Reading and Censorship in Early Modern Europe

The control of conscience through intervening in the reading, printing and circulation of texts is at the very heart of the constitution of modern states. The 16th century witnessed the spread of printing, the advance of the Reformation and the institutionalisation of censorship through the compilation of successive Indices Librorum Prohibitorum. All of these phenomena are obviously linked, and enable us to understand the circulation of texts in Early Modern Europe from a political, historical, theological and literary standpoint. The Workshop proposes to study literary censorship as the effective exercise of religious and secular power and as the object of a theoretical discourse which legitimises the need for the prohibition and expurgation of books for political and moral reasons. This is a question of prime importance in the understanding of the European cultural tradition and the uses of fiction in the construction of the modern state.
The participants in the Workshop consider that censorship must not only be analysed as a way of effectively exercising religious and secular power, but also, and this is the overriding purpose of the project, as the object of a theoretical discourse which legitimises the need for the prohibition and expurgation of books in political and moral terms. For that reason, the aim is to study how the censor intervened in literary texts and books of a spiritual nature in the wider context of controlling the production and circulation of printed matter. At the same time, it will be kept in mind that all censorship involves and feeds on a representation of reading conceived of as a private, individual act, and regarded as having significant public and political repercussions, requiring regulation and religious and secular control. The censorship of fiction, books for entertainment, and literature looked upon as dangerous, is an even more extraordinary phenomenon than the condemnation of heretical and superstitious books, since it implies recognition of the direct influence of fiction on the social, religious and political life of Europe.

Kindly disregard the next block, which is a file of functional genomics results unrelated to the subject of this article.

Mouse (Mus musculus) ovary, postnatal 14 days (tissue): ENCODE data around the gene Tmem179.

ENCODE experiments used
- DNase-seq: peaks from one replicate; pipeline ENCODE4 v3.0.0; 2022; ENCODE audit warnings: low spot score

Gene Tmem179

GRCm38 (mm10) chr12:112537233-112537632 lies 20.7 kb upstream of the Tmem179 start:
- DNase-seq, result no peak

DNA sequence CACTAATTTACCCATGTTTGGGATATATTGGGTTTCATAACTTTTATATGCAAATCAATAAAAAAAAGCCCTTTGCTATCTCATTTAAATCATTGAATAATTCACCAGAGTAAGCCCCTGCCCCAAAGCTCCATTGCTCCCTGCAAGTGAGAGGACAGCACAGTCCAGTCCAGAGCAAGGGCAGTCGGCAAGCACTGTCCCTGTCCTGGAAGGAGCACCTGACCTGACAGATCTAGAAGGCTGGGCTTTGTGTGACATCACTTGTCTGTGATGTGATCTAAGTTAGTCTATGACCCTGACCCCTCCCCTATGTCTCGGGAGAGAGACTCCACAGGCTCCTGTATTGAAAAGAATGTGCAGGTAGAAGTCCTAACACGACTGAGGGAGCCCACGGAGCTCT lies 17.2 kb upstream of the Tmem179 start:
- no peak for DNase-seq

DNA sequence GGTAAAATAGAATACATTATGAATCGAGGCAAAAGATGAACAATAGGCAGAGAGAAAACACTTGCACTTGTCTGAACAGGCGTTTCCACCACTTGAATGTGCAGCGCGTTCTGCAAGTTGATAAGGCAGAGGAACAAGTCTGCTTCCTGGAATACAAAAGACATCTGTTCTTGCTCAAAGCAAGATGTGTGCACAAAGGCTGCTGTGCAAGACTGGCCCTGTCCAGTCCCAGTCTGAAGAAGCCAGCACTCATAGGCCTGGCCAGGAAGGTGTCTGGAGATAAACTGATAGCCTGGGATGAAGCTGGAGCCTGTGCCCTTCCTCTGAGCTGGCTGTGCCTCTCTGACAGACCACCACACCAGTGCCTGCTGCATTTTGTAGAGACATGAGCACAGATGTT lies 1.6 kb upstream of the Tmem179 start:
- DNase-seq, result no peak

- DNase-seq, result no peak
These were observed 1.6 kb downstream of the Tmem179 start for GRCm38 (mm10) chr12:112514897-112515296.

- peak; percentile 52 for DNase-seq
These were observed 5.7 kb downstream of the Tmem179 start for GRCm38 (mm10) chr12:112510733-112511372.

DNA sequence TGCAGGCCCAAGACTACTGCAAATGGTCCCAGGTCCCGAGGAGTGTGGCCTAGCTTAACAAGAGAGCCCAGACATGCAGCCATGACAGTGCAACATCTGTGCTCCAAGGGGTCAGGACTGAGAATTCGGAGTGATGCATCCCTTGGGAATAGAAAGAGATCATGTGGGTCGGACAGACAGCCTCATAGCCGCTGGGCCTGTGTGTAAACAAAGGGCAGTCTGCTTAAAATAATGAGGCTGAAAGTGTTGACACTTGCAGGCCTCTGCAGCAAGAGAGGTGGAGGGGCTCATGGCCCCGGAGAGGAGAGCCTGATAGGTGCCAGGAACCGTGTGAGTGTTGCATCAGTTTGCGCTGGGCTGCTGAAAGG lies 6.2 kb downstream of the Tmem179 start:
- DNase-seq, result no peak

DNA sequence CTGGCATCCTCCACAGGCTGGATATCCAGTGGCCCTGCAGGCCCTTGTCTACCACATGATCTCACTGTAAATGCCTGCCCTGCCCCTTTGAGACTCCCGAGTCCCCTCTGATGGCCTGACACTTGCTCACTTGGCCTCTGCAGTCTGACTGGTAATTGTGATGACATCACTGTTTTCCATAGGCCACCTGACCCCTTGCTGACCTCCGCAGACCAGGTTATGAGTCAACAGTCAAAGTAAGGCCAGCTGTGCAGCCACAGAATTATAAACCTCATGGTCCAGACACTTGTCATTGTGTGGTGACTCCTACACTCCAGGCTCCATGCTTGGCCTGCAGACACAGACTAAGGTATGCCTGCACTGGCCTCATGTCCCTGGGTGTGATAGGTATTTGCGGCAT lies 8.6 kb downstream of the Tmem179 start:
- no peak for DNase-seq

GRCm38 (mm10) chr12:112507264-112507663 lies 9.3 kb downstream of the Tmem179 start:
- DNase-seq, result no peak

Tracing the history and theory of dangerous literature and forbidden or expurgated fiction (that is, the history of what could or could not be read in Europe, as opposed to the histories of literature focussed on the act of writing) will achieve a new perspective on the great European cultural tradition and the political tensions linked to the use and control of fiction and literary texts. Research into the theory and practice of censorship and its consequences for modern European culture demands the adoption of a supranational and interdisciplinary perspective, one that takes into account the pan-European circulation of learned literature (both in Latin and the vernacular languages), and the supranational dimension of the political and religious institutions responsible for scrutinizing the books.
Therefore, researchers who, in a variety of countries (Spain, Portugal, Italy, France, and Great Britain), have been working steadily on reading and censorship propose setting up an Exploratory Workshop which will enable joint lines of research for future projects (the Eurocore proposal) to be laid down.  The workshop will focus its efforts on the origins of the theory and practice of censorship throughout the 16th century and the first decades of the 17th. It will be European in scope, ignoring, at least at this stage of the research, the fact that censorship was exported to the colonial dominions of America. Finally, it will adopt an interdisciplinary perspective (i.e. from the viewpoint of political science, cultural history and outlooks, literary history, literary theory and comparative literature).